Let’s not consume all our energies arguing about the Word of God, let’s start using it.
Without the Bible world evangelization would be not only impossible but actually inconceivable. It is the Bible that lays upon us the responsibility to evangelize the world, gives us a gospel to proclaim, tells us to how to proclaim it, and that it is God’s power for salvation to every believer.
It is, moreover, an observable fact of history, both past and contemporary, that the degree of the church’s commitment to world evangelization is commensurate with the degree of its conviction about the authority of the Bible. Whenever Christians lose their confidence in the Bible, they also lose their zeal for evangelism. Conversely, whenever they are convinced about the Bible, then they are determined about evangelism.
As the Lausanne Covenant says, we must affirm “the divine inspiration, truthfulness, and authority of both Old and New Testament Scriptures in their entirety as the only written Word of God, without error in all that it affirms, and the only infallible rule of faith and practice.” Incidentally, the expression “without error in all that it affirms” was never intended to be an evasion or loophole (as some have suggested) but rather a clarification. It acknowledges that not everything contained in Scripture is affirmed by Scripture (e.g., the speeches of Job’s comforters whom God later rebuked for not having spoken of him what was right, [42:7]), and it therefore asserts the need for painstaking exegesis in order to determine what the original authors were affirming, and what God is affirming through them. We should be grateful that the International Council on Biblical Inerrancy helpfully elaborated this expression by saying in their “Short Statement” (1979) that Scripture “is to be believed, as God’s instruction, in all that it affirms; obeyed, as God’s command, in all that it requires; and embraced, as God’s pledge, in all that it promises.”
Let me develop four reasons why the Bible is indispensable to world evangelization.
The Bible gives us the mandate for world evangelization. We certainly need one. Two phenomena are everywhere on the increase. One is religious fanaticism, and the other, religious pluralism. The fanatic displays the kind of irrational zeal which (if it could) would use force to compel belief and eradicate disbelief. Religious pluralism encourages the opposite tendency.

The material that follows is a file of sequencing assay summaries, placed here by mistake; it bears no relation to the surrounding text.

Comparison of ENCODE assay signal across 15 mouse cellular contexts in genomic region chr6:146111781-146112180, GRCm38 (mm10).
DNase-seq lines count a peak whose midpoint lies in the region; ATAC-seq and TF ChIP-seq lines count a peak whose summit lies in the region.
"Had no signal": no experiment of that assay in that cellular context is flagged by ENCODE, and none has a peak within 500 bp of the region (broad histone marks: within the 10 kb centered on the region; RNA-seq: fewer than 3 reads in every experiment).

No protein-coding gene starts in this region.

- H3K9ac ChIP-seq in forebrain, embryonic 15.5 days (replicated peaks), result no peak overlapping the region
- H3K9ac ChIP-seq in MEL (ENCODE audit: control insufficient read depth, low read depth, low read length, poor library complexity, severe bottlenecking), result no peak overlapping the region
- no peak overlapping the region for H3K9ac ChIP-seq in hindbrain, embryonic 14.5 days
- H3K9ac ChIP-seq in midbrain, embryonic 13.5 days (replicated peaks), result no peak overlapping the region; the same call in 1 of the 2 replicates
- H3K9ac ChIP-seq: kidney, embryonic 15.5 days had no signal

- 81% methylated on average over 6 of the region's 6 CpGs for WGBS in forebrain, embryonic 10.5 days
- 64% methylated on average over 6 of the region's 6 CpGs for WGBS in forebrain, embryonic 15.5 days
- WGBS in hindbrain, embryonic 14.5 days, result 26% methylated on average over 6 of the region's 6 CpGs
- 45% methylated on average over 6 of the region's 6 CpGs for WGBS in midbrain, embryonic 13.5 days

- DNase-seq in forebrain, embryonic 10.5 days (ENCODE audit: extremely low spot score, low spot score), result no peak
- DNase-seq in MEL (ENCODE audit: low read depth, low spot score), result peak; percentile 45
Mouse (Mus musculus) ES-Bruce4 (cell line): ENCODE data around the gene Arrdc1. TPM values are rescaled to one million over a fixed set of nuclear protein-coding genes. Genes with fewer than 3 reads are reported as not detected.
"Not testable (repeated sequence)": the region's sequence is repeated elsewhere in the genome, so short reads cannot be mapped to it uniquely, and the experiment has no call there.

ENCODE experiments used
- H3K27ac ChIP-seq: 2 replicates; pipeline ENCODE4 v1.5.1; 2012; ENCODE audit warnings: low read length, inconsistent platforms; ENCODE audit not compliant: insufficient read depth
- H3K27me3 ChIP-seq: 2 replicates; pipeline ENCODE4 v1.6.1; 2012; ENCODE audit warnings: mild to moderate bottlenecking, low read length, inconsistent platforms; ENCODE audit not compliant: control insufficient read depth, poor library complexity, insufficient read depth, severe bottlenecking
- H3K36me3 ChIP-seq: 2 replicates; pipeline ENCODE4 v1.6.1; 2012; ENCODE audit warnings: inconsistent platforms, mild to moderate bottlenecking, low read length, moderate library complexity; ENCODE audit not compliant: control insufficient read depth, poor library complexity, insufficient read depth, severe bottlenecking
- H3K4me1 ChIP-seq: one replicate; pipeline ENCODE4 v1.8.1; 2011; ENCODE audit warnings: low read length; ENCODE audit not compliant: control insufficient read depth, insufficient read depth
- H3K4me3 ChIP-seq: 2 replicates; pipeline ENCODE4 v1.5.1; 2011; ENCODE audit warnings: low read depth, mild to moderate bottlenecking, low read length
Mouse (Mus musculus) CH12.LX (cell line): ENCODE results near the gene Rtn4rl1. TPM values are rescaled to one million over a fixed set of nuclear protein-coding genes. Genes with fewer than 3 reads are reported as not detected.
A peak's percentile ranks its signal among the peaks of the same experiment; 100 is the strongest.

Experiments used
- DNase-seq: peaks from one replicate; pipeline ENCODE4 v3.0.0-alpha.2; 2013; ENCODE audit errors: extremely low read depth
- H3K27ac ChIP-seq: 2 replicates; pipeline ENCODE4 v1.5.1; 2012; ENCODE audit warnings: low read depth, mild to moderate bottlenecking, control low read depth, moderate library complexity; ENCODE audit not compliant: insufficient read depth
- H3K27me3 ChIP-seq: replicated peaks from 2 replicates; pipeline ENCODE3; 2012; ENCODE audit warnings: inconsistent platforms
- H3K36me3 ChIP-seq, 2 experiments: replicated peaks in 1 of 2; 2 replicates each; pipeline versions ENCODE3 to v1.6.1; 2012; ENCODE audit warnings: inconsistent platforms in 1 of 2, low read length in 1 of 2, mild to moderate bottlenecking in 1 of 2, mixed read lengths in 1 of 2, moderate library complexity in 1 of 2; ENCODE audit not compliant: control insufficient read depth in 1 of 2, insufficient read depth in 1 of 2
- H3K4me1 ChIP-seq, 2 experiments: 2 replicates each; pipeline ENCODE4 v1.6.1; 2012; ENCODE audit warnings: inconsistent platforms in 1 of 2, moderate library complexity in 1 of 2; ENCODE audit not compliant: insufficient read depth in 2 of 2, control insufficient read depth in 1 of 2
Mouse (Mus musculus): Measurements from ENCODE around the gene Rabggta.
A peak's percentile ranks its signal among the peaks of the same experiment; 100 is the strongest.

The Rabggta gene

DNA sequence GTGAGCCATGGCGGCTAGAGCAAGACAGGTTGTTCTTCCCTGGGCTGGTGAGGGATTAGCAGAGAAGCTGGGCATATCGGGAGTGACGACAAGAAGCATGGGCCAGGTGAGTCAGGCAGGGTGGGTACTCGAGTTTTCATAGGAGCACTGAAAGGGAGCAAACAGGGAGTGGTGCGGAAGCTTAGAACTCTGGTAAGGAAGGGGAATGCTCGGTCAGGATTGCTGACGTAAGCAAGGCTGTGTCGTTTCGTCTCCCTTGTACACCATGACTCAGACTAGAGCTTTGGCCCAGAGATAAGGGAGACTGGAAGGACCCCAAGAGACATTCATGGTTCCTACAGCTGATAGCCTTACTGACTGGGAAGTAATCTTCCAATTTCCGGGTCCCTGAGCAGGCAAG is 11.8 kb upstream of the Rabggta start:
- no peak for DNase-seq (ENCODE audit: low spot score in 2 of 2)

Whenever the spirit of religious fanaticism or of its opposite, religious indifferentism, prevails, world evangelization is bitterly resented. Fanatics refuse to countenance the rivals evangelism represents, and pluralists its exclusive claims. The Christian evangelist is regarded as making an unwarrantable intrusion into other people’s private affairs.
In the face of this opposition we need to be clear about the mandate the Bible gives us. It is not just the Great Commission (important as that is) but the entire biblical revelation. Let me rehearse it briefly.
There is but one living and true God, the Creator of the universe, the Lord of the nations and the God of the spirits of all flesh. Some 4,000 years ago he called Abraham and made a covenant with him, promising not only to bless him but also through his posterity to bless all the families of the earth (Gen. 12:1–4). This biblical text is one of the foundation stones of the Christian mission. For Abraham’s descendants (through whom all nations are being blessed) are Christ and the people of Christ. If by faith we belong to Christ, we are Abraham’s spiritual children and have a responsibility to all mankind. So, too, the Old Testament prophets foretold how God would make his Christ the heir and the light of the nations (Ps. 2:8; Isa. 42:6; 49:6).
When Jesus came, he endorsed these promises. True, during his own earthly ministry he was restricted “to the lost sheep of the house of Israel” (Matt. 10:6; 15:24), but he prophesied that many would “come from east and west, and from north and south,” and would “sit at table with Abraham, Isaac, and Jacob in the kingdom of heaven” (Matt. 8:11; Luke 13:29). Further, in anticipation of his resurrection and ascension he made the tremendous claim that “all authority in heaven and on earth” had been given to him (Matt. 28:18). It was in consequence of his universal authority that he commanded his followers to make all nations his disciples, baptizing them into his new community and teaching them all his teaching (Matt. 28:19).
And this, when the Holy Spirit of truth and power had come upon them, the early Christians proceeded to do. They became the witnesses of Jesus, even to the ends of the earth (Acts 1:8). Moreover, they did it “for sake of his name” (Rom. 1:5; 3 John 7). They knew that God had superexalted Jesus, enthroning him at his right hand and bestowing upon him the highest rank, in order that every tongue should confess his lordship. They longed that Jesus should receive the honor due his name. Besides, one day he would return in glory, to save, to judge, and to reign. So what was to fill the gap between his two comings? The worldwide mission of the church! Not till the gospel had reached the end of the world, he said, would the end of history come (cf. Matt 24:14; 28:20; Acts 1:8). The two ends would coincide.